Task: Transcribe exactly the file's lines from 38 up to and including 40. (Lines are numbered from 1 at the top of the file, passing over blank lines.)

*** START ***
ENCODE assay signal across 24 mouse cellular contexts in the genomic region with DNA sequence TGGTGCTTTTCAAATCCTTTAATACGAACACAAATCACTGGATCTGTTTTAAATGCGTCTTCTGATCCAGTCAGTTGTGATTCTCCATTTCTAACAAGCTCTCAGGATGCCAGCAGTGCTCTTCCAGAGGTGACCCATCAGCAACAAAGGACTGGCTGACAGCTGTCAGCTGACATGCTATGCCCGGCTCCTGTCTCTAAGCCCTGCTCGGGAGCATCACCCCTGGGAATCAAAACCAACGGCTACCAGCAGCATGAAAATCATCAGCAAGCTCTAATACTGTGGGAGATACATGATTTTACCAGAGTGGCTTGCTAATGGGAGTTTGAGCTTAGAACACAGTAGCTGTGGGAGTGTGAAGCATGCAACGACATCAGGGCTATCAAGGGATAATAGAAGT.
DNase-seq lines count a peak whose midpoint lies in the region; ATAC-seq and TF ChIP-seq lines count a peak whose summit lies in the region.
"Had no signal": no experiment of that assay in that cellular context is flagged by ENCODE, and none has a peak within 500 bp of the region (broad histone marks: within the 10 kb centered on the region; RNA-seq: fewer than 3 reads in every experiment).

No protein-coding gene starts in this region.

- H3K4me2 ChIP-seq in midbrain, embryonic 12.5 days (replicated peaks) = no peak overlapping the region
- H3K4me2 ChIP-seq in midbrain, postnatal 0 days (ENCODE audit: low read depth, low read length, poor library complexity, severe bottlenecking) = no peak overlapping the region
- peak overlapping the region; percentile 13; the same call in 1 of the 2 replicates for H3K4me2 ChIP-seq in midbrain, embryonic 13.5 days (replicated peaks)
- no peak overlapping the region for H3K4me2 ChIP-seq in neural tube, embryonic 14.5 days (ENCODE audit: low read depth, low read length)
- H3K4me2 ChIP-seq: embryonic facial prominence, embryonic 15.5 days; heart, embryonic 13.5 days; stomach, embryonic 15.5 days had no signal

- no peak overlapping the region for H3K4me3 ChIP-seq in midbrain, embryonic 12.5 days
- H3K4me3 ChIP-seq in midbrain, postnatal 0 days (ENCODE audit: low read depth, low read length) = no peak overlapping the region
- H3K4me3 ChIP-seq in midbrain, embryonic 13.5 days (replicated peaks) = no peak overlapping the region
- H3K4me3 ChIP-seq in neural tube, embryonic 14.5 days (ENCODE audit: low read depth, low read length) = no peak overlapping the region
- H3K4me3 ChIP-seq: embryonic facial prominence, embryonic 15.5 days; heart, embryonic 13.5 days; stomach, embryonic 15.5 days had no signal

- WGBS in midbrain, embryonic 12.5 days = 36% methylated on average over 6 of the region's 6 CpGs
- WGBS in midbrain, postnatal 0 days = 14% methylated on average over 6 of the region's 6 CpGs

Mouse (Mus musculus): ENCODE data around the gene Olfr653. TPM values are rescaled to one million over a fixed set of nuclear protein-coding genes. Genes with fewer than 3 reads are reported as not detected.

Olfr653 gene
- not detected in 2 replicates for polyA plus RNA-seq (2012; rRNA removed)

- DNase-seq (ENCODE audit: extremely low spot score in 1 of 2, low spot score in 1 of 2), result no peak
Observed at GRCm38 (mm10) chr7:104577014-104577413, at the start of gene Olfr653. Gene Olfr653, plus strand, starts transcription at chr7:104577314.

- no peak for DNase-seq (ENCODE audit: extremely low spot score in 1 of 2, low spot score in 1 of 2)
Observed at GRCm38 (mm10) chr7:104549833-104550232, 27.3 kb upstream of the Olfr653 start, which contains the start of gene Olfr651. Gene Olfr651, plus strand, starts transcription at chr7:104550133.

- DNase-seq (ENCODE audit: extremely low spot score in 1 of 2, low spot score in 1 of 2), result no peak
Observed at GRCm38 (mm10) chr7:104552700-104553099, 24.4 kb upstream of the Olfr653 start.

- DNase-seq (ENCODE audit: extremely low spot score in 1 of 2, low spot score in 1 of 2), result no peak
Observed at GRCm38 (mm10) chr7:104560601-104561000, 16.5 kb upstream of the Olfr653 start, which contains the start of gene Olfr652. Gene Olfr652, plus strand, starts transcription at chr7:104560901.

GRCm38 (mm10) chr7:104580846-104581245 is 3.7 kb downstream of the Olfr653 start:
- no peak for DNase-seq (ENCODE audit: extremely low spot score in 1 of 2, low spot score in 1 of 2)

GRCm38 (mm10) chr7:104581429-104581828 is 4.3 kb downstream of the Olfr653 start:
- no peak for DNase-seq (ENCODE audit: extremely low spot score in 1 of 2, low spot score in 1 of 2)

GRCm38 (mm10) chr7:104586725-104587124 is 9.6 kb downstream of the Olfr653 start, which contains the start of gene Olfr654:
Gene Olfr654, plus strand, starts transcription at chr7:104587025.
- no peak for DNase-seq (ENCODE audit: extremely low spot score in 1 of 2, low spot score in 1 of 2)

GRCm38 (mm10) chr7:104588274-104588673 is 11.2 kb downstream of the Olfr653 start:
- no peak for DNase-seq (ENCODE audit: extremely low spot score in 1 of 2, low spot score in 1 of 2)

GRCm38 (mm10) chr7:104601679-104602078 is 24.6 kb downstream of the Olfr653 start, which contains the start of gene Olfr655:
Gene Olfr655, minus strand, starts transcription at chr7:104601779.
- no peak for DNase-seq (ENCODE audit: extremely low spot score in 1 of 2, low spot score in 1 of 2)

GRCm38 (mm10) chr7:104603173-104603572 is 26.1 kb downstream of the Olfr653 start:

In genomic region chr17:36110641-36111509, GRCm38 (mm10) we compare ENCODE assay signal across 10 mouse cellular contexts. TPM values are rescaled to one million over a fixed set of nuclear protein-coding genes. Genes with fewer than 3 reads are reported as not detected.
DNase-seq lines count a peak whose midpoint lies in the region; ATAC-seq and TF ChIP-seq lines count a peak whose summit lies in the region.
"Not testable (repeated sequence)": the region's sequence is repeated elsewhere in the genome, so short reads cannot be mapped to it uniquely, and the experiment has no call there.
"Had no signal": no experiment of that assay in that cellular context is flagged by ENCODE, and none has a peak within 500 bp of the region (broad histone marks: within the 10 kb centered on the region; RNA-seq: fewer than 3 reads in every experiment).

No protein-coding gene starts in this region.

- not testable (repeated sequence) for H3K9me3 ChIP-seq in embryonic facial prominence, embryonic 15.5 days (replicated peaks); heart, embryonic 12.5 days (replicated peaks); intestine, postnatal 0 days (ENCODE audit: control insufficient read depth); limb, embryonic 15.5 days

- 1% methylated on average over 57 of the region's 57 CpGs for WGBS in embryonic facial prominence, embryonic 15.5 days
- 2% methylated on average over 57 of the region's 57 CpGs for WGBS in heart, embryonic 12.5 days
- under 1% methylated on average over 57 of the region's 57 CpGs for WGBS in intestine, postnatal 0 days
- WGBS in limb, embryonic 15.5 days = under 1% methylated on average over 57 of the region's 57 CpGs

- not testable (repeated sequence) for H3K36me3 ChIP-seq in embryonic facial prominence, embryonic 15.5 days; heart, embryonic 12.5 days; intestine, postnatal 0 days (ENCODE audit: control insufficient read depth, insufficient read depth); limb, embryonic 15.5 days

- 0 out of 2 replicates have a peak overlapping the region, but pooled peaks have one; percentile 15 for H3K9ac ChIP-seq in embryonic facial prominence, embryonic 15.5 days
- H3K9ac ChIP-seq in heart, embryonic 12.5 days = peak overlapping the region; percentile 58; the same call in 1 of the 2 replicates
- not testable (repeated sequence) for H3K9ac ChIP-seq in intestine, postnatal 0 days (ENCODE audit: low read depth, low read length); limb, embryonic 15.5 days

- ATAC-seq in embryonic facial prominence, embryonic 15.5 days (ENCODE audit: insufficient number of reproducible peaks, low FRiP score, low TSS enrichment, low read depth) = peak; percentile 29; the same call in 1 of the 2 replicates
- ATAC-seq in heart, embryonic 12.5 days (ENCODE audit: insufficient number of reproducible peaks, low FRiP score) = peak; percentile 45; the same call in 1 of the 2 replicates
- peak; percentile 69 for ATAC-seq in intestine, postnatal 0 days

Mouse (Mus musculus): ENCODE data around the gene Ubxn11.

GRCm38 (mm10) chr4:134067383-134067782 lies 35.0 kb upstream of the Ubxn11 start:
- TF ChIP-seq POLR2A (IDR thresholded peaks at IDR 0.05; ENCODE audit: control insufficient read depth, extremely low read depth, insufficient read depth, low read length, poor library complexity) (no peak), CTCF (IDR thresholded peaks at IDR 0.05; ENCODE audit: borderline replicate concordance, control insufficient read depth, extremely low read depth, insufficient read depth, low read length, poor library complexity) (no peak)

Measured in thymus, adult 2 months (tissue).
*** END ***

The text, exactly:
Gene Olfr655, minus strand, starts transcription at chr7:104601779.
- no peak for DNase-seq (ENCODE audit: extremely low spot score in 1 of 2, low spot score in 1 of 2)

GRCm38 (mm10) chr7:104603173-104603572 is 26.1 kb downstream of the Olfr653 start: